A Tradition of Writing

July 23, 2016

With my last post I included a picture of a typewriter.  You may have thought it was just a visual metaphor for writing in general.  In fact, it has a much more personal meaning than that.  The model shown, a Remington Quiet-Riter, is the typewriter on which I learned to type.  It was my father's, probably dating back to his days in college at the University of Pittsburgh.  It was housed in a sturdy (and rather heavy) case with a handle.  When it came time to begin typing papers in high school, that's what I used.  Eventually, my father bought newer portable typewriters for me and my brothers so we had something to take to college.


But I've always had a soft spot for that old Remington.  When my parents died and I was sorting through the remaining "stuff", I made sure that the typewriter didn't go anywhere.  I'm pretty sure my wife thinks I'm nuts after carting that thing from home to home over the last decade or more.  It needs a new ribbon, so it hasn't been functional in years.  And all my modern writing, including every single story in "Shorts" but one, has been written on a computer.


I love that typewriter because it reminds me of where I got started.  It reminds me of my dad as well.  He was a gear head from early on, an engineer and Navy officer during his adult working life, and, for a while, a writer.  An award winning writer.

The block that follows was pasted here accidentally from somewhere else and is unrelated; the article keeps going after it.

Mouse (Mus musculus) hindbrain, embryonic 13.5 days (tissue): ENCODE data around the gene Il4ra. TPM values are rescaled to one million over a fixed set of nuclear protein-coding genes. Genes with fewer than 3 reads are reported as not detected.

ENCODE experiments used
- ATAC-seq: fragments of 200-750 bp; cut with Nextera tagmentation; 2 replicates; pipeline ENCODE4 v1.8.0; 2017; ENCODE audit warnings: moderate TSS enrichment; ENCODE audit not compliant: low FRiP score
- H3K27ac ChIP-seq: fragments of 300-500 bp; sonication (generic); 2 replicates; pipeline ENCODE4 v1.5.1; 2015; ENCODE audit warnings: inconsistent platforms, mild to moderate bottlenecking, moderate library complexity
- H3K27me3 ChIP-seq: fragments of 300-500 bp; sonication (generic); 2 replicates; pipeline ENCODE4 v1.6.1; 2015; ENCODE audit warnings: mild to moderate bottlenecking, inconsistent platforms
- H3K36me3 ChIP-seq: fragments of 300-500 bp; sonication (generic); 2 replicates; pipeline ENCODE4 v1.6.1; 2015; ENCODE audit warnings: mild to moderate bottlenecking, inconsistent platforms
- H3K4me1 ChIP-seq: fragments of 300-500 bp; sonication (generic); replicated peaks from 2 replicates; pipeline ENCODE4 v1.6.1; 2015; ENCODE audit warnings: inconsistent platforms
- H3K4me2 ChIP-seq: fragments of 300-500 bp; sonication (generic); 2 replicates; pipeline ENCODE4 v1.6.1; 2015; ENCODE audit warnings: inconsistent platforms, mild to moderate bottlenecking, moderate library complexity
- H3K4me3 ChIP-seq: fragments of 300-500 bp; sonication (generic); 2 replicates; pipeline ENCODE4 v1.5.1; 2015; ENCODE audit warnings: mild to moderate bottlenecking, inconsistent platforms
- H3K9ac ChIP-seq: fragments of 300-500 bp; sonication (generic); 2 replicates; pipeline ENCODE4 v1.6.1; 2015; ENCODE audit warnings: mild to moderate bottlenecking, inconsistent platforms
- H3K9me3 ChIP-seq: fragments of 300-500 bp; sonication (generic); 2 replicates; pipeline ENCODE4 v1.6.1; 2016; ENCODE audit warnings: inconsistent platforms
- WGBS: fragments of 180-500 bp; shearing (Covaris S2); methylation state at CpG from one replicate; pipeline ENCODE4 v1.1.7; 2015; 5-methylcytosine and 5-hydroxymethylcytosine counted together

His writing universe was small, he wrote in the publications aimed at retired military Reserve officers.  In 1996, the Reserve Officers Association recognized his work with the Benjamin Franklin Journalism Award at their national convention in Chicago Illinois.  At the time, he poo-pooed it, and didn't go to the convention to receive it.  But it was part of a larger volume of writing that he did throughout his life.  Among his files I found years worth of correspondence with people, companies and government agencies.  The old man was usually chewing somebody out for messing something up.  They are a fascinating read in carefully constructed prose intended to leave a welt.  I remember talking with him when I was still a teen about the importance of knowing how to write an intelligent, angry letter.  Over the years it has been a skill that has served me well.



                                                      Today that typewriter has a place of honor in my office.


It reminds of the tradition I'm trying to continue.

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J.D. Phillippi, Richmond VA, JDPhillippiAuthor@Gmail.com


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